CBR Interview with Azzarello and Chiang

Comic Book Resources has an interview with both writer Brian Azzarello and artist Cliff Chiang about their upcoming run on Wonder Woman.

Check out these highlights:

What drew you specifically to “Wonder Woman” as opposed to the other DC characters?

Azzarello: What drove me to Wonder Woman? Because I had a good story I could tell about her — that’s what drives me to any character. I don’t get wrapped up in characters unless I have something to say about them. Cliff and I came up with this mythology and I said, “All right, let’s do it, let’s see if we can pull this off!” I’m not writing this just because it’s Wonder Woman. Here’s the take on this, looking at this character a little bit differently, and I feel it’s going to resonate with fans.

I really like hearing this from writers. Not “I was assigned this job.” Rather “I had a story to tell.” You can definitely tell the writers who are assigned books and just run with it versus writers who truly want to tell stories starting a certain character.

Chiang: I mean the tricky thing with Wonder Woman is that she’s so iconic. If you ask five different people about Wonder Woman you are going to get five different versions of it, and one is a warrior who kicks ass, and one is going to be this compassionate person who prefers negotiating before fighting, etc. Trying to make everybody happy just dilutes the character, so we just have to pick a direction and go with it. As long as we’re coming from a really sincere place with our story and the things we want to do with her the fans will love it and I think they’ll come along for the ride.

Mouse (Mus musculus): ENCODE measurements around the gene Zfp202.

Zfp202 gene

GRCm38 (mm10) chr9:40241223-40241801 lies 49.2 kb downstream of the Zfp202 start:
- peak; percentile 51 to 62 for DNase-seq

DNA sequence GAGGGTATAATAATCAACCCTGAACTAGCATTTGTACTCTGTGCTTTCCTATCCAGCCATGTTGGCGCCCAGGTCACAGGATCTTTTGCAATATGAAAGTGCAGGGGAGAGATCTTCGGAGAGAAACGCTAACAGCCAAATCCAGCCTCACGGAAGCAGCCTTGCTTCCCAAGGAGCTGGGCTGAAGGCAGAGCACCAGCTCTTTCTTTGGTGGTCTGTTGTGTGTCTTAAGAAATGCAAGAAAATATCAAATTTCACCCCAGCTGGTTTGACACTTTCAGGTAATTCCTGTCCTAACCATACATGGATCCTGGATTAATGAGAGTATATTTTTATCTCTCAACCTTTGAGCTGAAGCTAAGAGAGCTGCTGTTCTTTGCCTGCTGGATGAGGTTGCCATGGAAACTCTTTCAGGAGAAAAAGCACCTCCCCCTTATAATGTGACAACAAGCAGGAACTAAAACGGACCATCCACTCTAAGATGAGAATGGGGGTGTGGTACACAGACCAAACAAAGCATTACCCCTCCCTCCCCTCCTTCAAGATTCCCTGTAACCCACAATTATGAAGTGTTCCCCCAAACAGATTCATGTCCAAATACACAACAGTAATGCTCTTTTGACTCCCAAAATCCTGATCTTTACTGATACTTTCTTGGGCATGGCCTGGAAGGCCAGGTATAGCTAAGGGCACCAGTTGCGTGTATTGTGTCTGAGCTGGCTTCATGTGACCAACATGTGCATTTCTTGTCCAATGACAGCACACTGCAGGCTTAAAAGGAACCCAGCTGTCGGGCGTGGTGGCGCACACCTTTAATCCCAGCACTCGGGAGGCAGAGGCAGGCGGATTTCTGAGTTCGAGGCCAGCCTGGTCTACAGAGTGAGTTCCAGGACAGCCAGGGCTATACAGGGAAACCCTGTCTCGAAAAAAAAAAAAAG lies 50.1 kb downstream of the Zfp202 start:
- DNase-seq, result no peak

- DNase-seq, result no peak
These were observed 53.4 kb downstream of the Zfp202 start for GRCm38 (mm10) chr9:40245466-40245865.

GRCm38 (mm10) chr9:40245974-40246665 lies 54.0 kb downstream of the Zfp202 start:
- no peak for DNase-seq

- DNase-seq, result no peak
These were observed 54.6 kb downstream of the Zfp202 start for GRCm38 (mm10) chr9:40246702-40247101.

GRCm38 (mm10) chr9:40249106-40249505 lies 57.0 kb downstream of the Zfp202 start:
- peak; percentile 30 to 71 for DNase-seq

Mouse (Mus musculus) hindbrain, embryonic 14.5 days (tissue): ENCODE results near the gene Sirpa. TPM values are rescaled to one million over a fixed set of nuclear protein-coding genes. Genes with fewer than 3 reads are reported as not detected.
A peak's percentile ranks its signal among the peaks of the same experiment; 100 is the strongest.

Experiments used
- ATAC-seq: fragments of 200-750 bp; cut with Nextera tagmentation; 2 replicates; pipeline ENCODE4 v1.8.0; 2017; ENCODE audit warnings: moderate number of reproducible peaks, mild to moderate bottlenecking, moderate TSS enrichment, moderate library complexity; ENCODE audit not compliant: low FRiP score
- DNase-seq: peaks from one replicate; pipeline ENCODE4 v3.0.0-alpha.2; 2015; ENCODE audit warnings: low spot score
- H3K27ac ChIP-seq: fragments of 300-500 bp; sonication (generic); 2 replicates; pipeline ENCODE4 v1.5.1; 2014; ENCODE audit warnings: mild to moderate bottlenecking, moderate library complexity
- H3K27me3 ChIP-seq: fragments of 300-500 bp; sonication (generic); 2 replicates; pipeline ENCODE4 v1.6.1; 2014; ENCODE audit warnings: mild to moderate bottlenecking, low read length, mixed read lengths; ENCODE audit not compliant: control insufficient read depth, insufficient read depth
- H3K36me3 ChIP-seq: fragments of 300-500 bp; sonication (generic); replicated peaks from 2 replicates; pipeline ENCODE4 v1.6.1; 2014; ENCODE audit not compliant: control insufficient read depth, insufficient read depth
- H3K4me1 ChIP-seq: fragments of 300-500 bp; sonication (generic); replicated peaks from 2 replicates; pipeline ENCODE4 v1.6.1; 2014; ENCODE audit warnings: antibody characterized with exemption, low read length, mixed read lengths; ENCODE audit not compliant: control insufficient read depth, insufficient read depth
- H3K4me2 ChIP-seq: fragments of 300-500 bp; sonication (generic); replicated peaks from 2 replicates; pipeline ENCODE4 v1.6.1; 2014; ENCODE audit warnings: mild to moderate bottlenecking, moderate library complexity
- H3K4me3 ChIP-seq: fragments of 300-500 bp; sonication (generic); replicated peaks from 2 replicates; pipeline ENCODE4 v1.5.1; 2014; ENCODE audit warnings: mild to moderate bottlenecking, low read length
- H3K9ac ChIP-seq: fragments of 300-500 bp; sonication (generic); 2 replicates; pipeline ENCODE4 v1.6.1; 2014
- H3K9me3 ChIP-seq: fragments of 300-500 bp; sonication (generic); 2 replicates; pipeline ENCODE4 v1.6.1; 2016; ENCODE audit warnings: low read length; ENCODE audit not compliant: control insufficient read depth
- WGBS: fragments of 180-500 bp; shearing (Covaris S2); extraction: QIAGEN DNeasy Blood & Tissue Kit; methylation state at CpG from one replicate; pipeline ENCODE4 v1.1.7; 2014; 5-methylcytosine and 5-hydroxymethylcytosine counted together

This is one thing that has been more obvious to me with Wonder Woman fans over other fandoms. It seems like, for the most part, Wonder Woman fans want her to be this or that. Exactly what they think is best for the character. Exactly the version of the character they liked most. Never growing. Never evolving. That is what makes characters stale and boring. I love Wonder Woman. And there are certainly stories starring her and versions of her that I prefer over others. But Wonder Woman is a character that I love. So no matter what different version is shown, or what changes people make, I’ll read the stories. The important thing is that the stories are great and that she evolves as a character and a person.

Brian, a lot of the work you’ve done before has been realistic with a violent and gritty tone to it. Is that something you’re still keeping with this “Wonder Woman?” Are you making her a little grittier and horror-inspired than before?

Azzarello: Not with her. Definitely the world around her and the Gods, I’m definitely bringing that take to the pantheon. And it’s been a blast getting rid of those damn togas!

People have touched on this in the past, but I’m glad to see Azzarello playing with the Gods’ dark side. He seems to be going away from the Diana’s Friendly Protectors Who Occasionally Ruin Her Life version and more towards Angry Gods. I’m fascinated.

Chiang: …it’s a challenge and a honor to be handling a character like Wonder Woman and being responsible for really polishing up this image and making her a character that will really resonate with people. I feel there are times her costume is better known than the character herself.

This quote from Cliff Chiang was the highlight of the interview for me. I love when people consider it an honor to work on Wonder Woman. Those are the people that tend to do some of my favorite work.

Read the entire interview at Comic Book Resources. It’s a pretty great interview, and there are no spoilers!


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